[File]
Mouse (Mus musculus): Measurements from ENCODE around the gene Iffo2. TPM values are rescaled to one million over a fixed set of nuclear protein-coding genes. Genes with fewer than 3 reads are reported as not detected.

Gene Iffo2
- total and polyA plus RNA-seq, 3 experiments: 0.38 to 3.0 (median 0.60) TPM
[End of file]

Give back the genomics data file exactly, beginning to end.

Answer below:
Mouse (Mus musculus): Measurements from ENCODE around the gene Iffo2. TPM values are rescaled to one million over a fixed set of nuclear protein-coding genes. Genes with fewer than 3 reads are reported as not detected.

Gene Iffo2
- total and polyA plus RNA-seq, 3 experiments: 0.38 to 3.0 (median 0.60) TPM